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Everyone should visit Amsterdam at least once, and while you’re there, be sure to put at least some of these top things to do in the Dutch capital on your must-experience list.
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One of the best ways to begin a visit of Amsterdam is to take a tour that will allow you to experience many of its highlights while getting a good perspective of the layout of the city. The Hop On – Hop Off Canal tour is a fabulous option for seeing the city’s major sights, like the Rijksmuseum, the Van Gough Museum, Rembrandt House and the Anne Frank House. As bikes are readily available for rent, by the day or the hour, you may want to tour the city on two wheels, a fun and affordable way to see the classics, like the canals, the Red Light District and even the tulip fields.
Cruising the canals that were created in the 17th-century to help keep the sea at bay, Amsterdam’s UNESCO protected canal belt is the quintessential way to experience this city, providing extraordinary sights by day or by night, when the bridges are brilliant lit with fairy lights giving it an especially magical feel. You can float along the canals by boat tour, taking in the sights while learning interesting facts along the way, like why those tilting homes along the banks are called “dancing houses.” You’ll find all sorts of cruise options to choose from, including a free canal cruise that’s included with a hop-on-hop-off sightseeing tour and candlelit cruises after dark that come complete with food and wine.
The Anne Frank House offers a rather sobering by fascinating look at the atrocities committed against the Jewish during the Second World War, right at the Prinsengracht house where Anne Frank and her family hid from the Nazis for two years after they fled persecution in Germany. The front of the home now serves as a museum, while the back annex was preserved so that visitors can get a glimpse of what life was like for Anne and the families she hid. While waiting times can be lengthy, it’s worth the effort – visit early in the morning or book online in advance to beat the longest lines.
You can’t visit Amsterdam without exploring the Van Gogh Museum. This modern building on the Museumplein pays homage to Dutch impressionist Vincent Van Gogh, showcasing over 1000 of the artist’s paintings, drawings and letters. Here, visitors can get up close and personal with some of the world’s most instantly recognizable works in addition to learning about the artists he was inspired by, and those who were inspired by him. In fact, this art museum holds the largest collection of Van Gogh’s works that you’ll find anywhere, with some 200 paintings, 400 drawings, and 700 letters by Vincent van Gogh and a main exhibition that chronicles the various phases of his artistic life.
The Westergasfabriek is a former gasworks factory that’s used as a popular cultural venue today. The sprawling complex of former industrial buildings used to be the city’s municipal gasworks was transformed into a colorful cultural hub, housing a variety of lively bars and eateries , coffee roasters, a microbrewery, an arthouse cinema that features mainly Dutch and kids’ films, and a variety of unique, creative businesses. It also hosts regular mini-festivals and food markets, like the Sunday market held on the first Sunday of every month.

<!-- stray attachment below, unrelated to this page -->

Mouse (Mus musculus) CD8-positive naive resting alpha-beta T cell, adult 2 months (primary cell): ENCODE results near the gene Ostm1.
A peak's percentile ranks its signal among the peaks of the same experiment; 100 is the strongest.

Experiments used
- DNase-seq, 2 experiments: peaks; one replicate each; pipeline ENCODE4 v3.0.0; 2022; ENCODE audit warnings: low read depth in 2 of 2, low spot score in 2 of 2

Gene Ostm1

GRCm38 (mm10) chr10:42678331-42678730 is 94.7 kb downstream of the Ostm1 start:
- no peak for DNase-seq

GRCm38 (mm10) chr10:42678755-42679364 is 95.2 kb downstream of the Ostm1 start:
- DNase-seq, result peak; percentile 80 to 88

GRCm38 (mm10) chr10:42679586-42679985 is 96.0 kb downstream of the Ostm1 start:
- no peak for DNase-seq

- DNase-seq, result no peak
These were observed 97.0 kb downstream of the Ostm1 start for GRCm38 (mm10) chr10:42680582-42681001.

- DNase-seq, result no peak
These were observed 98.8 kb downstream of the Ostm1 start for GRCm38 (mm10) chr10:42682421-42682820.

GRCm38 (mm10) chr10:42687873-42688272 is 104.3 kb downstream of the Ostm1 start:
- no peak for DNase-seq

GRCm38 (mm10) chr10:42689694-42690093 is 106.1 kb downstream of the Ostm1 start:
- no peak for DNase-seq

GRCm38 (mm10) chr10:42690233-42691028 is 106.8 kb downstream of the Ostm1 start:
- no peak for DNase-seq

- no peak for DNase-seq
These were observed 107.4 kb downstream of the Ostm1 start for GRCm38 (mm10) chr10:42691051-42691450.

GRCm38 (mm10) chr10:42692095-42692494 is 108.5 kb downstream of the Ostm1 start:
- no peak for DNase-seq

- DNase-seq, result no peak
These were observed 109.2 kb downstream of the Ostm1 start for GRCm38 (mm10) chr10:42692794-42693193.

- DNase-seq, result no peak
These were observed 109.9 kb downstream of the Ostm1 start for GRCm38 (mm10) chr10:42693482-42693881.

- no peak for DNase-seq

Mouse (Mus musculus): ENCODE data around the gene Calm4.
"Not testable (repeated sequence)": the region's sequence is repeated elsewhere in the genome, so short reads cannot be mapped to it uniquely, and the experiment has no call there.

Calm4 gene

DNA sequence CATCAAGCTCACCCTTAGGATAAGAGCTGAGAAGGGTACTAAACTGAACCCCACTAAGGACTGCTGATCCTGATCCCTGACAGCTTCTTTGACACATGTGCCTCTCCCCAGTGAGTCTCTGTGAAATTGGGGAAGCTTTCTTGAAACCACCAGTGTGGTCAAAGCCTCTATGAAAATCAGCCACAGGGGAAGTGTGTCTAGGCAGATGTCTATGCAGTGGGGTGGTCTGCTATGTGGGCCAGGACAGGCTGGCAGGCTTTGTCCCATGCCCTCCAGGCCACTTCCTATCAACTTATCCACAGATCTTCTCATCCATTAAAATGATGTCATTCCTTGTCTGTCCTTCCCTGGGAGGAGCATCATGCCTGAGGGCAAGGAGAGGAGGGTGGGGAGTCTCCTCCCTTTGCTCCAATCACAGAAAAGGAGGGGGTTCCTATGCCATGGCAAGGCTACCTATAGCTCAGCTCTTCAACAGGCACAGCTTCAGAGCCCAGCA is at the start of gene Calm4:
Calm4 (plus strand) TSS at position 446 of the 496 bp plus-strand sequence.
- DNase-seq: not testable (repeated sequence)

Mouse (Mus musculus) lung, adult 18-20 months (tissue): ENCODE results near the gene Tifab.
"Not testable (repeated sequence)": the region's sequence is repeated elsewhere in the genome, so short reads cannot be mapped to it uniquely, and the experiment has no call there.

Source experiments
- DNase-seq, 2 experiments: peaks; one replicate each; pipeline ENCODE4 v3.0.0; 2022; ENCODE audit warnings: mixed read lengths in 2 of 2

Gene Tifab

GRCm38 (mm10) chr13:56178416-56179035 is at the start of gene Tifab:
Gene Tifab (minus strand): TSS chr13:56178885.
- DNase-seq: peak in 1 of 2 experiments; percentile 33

While tulips and The Netherlands may be a cliché, the colorful flowers are a definitive symbol of Dutch culture, and a trip to Amsterdam just wouldn’t be the same without viewing the spectacular blooms. The most famous place to buy tulips and/or bulbs in the city is Bloemenmarkt, the only floating flower market which lines the Singel with its vibrant flower stalls in the city center. While you might think it would exist simply for the tourists, it’s actually the place to buy fresh flowers at reasonable prices. If you visit in the spring, be sure to make the short, 20-minute jaunt to one of the world’s most famous tulip fields, which stretch for miles across the fields between Harleem and Leiden
The Amsterdam zoo serves as an oasis in the heart of the city. It was the very first zoo to open in The Netherlands and is located in the chic Plantagebuurt neighborhood easily accessible by public transport. It houses more than 900 animal species, including everything from wildebeests, monkeys and penguins to giraffes, big cats and gorillas, as well as a planetarium, insectarium, butterfly garden and an aquarium. During the spring its especially picturesque with the flowers blooming in the gardens – and, all year-round, you’ll have the chance to peer under the water of an Amsterdam canal.
Often rated as the most charming neighborhoods in Amsterdam, walking in Jordaan feels like taking a step back in time. It has a rich history and was once home to the working class and immigrants, known for poor living conditions and political tension Today, it’s one of the city’s most posh areas, with the narrow streets and quaint buildings making up some of the most desirable quarters with antique shops, independent galleries, atmospheric restaurants and bars. The best way to explore it is to forget about a following a map and getting lost in the labyrinth of alluring lanes. You might just find the little gardens known as “hofjes,” which are frequently hidden and waiting to be discovered
Few visitors to Amsterdam manage to venture north of the Amsterdam Central Station, but plenty awaits in this area that sits just across the water along the banks of the IJ. Look forward to experiencing a rich food, drink and cultural scene, frequent events and festivals, and a wide range of fun waterside hangouts. It’s easy to get there and to get around, with the free ferry dropping passengers to a number of points throughout the area.